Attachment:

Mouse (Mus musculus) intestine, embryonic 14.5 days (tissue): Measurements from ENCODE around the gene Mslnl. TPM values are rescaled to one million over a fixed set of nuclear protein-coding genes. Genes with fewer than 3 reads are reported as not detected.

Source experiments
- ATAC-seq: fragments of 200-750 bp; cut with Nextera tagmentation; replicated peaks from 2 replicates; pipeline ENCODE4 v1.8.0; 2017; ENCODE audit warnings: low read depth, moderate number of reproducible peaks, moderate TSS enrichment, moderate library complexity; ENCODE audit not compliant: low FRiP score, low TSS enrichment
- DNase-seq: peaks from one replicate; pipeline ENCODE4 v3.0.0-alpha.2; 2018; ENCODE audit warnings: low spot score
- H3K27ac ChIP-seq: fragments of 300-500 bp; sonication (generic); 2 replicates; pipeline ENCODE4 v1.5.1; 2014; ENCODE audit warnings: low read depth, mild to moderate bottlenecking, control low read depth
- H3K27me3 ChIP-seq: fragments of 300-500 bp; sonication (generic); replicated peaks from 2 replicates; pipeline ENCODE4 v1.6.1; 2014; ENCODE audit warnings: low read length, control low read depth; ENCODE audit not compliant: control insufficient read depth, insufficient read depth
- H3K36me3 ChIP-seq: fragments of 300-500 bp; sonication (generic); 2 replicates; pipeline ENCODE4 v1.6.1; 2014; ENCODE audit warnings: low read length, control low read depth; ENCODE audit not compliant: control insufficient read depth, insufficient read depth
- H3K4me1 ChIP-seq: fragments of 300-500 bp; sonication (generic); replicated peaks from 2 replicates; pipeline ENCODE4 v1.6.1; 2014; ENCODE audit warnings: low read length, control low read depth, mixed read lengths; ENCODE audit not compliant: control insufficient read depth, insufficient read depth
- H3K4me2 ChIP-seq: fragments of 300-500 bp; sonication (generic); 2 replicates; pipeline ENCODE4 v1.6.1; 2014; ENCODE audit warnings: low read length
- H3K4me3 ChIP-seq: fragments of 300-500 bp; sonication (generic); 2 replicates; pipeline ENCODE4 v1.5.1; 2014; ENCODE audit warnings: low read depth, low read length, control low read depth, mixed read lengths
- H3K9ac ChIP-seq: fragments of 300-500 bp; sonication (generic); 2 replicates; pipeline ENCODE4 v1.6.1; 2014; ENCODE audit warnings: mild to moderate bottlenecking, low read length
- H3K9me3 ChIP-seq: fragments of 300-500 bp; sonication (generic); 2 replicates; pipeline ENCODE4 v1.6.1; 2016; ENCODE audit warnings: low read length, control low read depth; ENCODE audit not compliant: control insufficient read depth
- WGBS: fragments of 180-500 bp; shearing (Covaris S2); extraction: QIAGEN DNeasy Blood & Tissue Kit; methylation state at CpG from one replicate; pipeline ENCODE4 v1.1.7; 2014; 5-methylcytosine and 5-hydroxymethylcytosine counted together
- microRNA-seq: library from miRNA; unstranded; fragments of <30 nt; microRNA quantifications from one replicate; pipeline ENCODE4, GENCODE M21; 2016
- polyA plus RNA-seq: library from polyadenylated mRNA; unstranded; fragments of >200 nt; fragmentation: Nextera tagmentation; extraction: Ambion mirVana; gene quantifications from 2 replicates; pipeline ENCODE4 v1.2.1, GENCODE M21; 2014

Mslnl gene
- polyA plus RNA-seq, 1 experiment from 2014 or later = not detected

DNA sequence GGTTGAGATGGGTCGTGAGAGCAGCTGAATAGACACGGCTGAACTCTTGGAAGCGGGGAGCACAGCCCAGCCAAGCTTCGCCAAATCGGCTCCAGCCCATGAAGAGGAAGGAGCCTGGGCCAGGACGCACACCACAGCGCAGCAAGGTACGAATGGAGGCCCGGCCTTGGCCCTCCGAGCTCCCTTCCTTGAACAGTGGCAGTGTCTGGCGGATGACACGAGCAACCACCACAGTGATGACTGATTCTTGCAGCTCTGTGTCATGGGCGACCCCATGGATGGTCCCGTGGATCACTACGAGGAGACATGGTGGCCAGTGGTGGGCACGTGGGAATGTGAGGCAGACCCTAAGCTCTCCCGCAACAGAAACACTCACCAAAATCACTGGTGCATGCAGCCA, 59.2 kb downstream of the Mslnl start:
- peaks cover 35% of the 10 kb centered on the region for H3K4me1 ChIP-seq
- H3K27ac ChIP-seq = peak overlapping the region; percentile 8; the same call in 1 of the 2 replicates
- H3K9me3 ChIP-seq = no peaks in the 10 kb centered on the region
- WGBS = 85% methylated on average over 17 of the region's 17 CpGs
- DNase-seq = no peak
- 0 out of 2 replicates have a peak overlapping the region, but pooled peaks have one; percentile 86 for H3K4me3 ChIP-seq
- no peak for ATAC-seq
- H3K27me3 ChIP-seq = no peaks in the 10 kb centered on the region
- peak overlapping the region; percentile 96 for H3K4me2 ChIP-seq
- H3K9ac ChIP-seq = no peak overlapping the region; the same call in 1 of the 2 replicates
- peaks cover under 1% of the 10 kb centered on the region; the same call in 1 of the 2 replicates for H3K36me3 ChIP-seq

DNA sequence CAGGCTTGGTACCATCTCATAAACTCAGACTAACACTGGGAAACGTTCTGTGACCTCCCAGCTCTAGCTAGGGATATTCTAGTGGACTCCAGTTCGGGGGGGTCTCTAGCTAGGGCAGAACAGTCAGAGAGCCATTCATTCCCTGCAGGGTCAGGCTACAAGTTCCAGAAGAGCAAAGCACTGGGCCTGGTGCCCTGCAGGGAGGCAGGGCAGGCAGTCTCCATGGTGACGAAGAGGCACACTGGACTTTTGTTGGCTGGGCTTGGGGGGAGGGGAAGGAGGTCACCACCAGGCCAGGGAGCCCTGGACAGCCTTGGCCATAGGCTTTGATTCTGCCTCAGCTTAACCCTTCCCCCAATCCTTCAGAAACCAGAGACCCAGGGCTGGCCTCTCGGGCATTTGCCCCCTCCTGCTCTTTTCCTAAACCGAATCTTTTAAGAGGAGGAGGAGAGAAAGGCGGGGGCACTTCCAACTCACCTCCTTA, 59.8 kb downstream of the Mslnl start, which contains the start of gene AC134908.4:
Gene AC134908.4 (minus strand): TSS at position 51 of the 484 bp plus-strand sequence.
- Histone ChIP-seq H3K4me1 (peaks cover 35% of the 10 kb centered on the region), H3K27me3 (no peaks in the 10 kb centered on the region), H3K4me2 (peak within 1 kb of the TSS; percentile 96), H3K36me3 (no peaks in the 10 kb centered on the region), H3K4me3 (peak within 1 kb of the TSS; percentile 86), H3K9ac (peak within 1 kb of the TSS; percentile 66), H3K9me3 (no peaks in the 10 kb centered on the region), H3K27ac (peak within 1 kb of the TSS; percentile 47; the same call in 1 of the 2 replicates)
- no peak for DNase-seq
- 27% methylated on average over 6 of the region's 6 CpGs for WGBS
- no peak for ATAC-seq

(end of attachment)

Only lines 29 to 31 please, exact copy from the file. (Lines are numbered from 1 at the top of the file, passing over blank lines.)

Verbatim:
- peaks cover under 1% of the 10 kb centered on the region; the same call in 1 of the 2 replicates for H3K36me3 ChIP-seq

DNA sequence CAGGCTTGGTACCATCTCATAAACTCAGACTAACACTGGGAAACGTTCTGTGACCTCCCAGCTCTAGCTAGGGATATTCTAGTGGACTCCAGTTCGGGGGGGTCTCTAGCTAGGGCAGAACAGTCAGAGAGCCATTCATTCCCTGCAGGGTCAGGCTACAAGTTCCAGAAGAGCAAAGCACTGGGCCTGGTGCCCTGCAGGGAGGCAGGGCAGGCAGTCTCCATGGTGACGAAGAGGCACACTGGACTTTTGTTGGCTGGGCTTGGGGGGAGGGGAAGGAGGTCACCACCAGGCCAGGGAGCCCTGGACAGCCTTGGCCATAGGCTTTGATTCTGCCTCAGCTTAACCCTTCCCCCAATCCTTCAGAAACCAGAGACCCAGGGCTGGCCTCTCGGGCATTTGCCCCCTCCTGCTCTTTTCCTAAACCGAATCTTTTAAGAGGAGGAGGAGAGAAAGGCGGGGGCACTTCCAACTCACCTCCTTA, 59.8 kb downstream of the Mslnl start, which contains the start of gene AC134908.4:
Gene AC134908.4 (minus strand): TSS at position 51 of the 484 bp plus-strand sequence.